Is it a bad practice using " " in your html instead of &quot; then???
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  6. #6
    SitePoint Evangelist winterheat's Avatar
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    so i heard the rule is, for attributes' values, html escape them... so such as & " < > '

    not sure about content text except for < and >.

  7. #7
    Programming Since 1978 silver trophybronze trophy felgall's Avatar
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    Everywhere you use < or & in your HTML that isn't the start of a tag or entity MUST use the entity code instead (&lt; and &amp; respectively).

    It is accepted practice to also use the &gt; entity code where ever you want a > to appear although it is only essential that you do so if it is within a tag where it could terminate the tag early.

    A " needs to use the &quote; entity code if it is within the value of an attribute so that it doesn't terminate the value early. For some reason it isn't considered as important to always use the entity code the way it is for >.

    While the ' can be specified as &apos; in XHTML that entity code is not defined in HTML so you would use &#39; (which is the numeric entity code) instead should you decide that you have a situation where it is necessary.
    Stephen J Chapman

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  8. #8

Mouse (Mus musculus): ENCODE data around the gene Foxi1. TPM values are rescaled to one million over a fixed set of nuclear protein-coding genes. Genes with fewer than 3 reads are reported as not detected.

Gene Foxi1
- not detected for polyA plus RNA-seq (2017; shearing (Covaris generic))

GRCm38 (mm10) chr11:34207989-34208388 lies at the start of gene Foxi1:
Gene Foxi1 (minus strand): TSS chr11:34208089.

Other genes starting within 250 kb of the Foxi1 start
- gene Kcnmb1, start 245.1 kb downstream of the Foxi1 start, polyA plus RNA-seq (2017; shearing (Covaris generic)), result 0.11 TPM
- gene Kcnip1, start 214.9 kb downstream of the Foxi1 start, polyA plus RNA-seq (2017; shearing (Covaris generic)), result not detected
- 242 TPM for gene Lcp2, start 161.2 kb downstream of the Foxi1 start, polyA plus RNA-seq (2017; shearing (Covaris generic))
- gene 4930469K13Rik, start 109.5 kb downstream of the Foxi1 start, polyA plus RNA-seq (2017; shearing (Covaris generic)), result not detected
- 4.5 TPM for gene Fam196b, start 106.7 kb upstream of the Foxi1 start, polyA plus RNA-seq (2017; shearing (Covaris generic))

SitePoint Author silver trophybronze trophy

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    I've never heard of a browser that doesn't support &amp;. It's the only correct way.

    Ampersands and '<' characters must be escaped (as &amp; and &lt;) everywhere, except inside style and script elements. (In XHTML they must be escaped there, too, which means you mustn't use those characters in style or script elements if you're using pretend-XHTML served as text/html).

    Quotation marks need to be escaped as &quot; only inside an attribute value that is enclosed in the same quotation marks, e.g., title="My &quot;new&quot; car". It's often easier to use apostrophes instead (title='My "new" car'), but if you need both, one of them must be escaped (title="Jane's &quot;new&quot; car" or title='Jane&#38;#39;s "new" car'). In real XHTML (but not pretend-XHTML) you can also use title='Jane&apos;s "new" car'.